On average, increasing the extra payments from $500 to $2000 per month will save homeowners 9 years on home loan for a house, and 8 years on a unit. This translates to breaking even 4 years faster on a house, and 3 years faster with a unit.

Housing as an asset

One advantage of buying a home is the equity built up over time. Although this doesn't discount the total money spent on housing costs, it provides an asset that can be used for other purposes.

Using the annual growth rate of home prices for the last 20 years, the average Aussie breaking even on house after 37 years will have an asset worth 475% more than what they paid for it over that period. On units they will have an asset worth 164% more.

Tasmania and Victoria come out best for homeowners on this measure. In Victoria breaking even after 44 years of owning a house, will leave the owner with an asset worth 932% more than what they spent on it over those years. In Tasmania that figure is 817%.

The worst state is the Northern Territory, where despite being a place where one can break even compared to renting the fastest, homeowners will be left with a house worth 143% more than what they spend on it, and a unit worth 39% more.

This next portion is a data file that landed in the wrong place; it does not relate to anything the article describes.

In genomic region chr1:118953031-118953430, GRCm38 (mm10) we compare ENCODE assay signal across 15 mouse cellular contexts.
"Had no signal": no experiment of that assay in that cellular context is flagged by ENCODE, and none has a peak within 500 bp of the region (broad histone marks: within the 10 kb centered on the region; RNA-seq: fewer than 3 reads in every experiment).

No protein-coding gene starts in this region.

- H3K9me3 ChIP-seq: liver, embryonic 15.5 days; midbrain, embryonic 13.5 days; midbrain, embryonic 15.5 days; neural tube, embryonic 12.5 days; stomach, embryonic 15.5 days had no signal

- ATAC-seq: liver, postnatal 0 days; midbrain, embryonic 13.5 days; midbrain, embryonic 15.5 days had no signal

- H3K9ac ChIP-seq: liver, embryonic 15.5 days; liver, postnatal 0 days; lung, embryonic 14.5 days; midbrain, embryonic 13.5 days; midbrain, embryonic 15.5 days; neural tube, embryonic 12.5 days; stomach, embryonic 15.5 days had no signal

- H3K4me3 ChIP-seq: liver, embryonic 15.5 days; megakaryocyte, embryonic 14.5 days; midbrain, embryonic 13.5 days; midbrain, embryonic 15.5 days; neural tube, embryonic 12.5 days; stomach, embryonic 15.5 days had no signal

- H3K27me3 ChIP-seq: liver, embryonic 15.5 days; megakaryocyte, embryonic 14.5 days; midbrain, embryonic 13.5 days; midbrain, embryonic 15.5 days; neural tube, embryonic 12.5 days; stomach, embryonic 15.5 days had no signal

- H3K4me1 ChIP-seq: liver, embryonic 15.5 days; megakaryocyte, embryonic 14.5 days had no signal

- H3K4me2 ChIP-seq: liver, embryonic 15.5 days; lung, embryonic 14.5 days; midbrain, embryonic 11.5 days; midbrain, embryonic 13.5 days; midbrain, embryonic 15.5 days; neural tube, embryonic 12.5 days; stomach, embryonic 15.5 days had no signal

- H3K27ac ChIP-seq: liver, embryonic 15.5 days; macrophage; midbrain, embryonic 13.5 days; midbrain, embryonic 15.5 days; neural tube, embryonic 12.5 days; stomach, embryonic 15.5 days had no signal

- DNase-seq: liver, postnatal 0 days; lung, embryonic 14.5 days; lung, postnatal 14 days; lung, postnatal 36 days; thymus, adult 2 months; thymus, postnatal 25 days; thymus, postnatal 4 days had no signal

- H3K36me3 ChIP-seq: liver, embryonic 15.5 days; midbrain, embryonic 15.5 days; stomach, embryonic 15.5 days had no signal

Homeownership although taking a significant amount of time across Australia leaves most Aussies with an asset worth significantly more than what they spent on it.

How financially better off a person is from owning a home compared to renting depends on what they use the equity built up in their home for. If a person simply buys a property and lives in it as an owner-occupier, the model shows that owning a property becomes cheaper only in retirement. But, if a person is able to use their home equity into making other investments they can grow their wealth further.